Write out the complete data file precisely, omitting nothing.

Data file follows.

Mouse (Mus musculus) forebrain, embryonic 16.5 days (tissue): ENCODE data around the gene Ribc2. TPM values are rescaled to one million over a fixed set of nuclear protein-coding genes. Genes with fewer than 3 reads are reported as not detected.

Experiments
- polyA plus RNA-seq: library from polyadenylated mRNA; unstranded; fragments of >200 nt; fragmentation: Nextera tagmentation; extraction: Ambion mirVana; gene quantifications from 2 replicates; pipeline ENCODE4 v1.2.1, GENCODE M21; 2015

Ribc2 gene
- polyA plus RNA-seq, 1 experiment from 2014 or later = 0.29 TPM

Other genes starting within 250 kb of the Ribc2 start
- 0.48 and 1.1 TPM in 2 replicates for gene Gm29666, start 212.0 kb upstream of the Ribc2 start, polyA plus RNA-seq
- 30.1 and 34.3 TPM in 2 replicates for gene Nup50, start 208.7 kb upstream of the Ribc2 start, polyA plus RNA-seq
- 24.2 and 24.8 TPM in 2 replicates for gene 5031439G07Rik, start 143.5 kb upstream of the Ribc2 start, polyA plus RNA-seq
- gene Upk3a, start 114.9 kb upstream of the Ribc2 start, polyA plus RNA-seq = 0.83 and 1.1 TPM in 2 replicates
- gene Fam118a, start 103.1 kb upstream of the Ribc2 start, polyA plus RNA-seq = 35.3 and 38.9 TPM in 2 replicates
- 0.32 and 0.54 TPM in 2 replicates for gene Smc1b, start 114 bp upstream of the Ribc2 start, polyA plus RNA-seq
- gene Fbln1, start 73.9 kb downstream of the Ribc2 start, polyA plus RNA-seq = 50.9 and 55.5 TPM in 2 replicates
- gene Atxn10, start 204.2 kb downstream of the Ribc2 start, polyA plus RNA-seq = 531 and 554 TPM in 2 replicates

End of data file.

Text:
Mouse (Mus musculus) forebrain, embryonic 16.5 days (tissue): ENCODE data around the gene Ribc2. TPM values are rescaled to one million over a fixed set of nuclear protein-coding genes. Genes with fewer than 3 reads are reported as not detected.

Experiments
- polyA plus RNA-seq: library from polyadenylated mRNA; unstranded; fragments of >200 nt; fragmentation: Nextera tagmentation; extraction: Ambion mirVana; gene quantifications from 2 replicates; pipeline ENCODE4 v1.2.1, GENCODE M21; 2015

Ribc2 gene
- polyA plus RNA-seq, 1 experiment from 2014 or later = 0.29 TPM

Other genes starting within 250 kb of the Ribc2 start
- 0.48 and 1.1 TPM in 2 replicates for gene Gm29666, start 212.0 kb upstream of the Ribc2 start, polyA plus RNA-seq
- 30.1 and 34.3 TPM in 2 replicates for gene Nup50, start 208.7 kb upstream of the Ribc2 start, polyA plus RNA-seq
- 24.2 and 24.8 TPM in 2 replicates for gene 5031439G07Rik, start 143.5 kb upstream of the Ribc2 start, polyA plus RNA-seq
- gene Upk3a, start 114.9 kb upstream of the Ribc2 start, polyA plus RNA-seq = 0.83 and 1.1 TPM in 2 replicates
- gene Fam118a, start 103.1 kb upstream of the Ribc2 start, polyA plus RNA-seq = 35.3 and 38.9 TPM in 2 replicates
- 0.32 and 0.54 TPM in 2 replicates for gene Smc1b, start 114 bp upstream of the Ribc2 start, polyA plus RNA-seq
- gene Fbln1, start 73.9 kb downstream of the Ribc2 start, polyA plus RNA-seq = 50.9 and 55.5 TPM in 2 replicates
- gene Atxn10, start 204.2 kb downstream of the Ribc2 start, polyA plus RNA-seq = 531 and 554 TPM in 2 replicates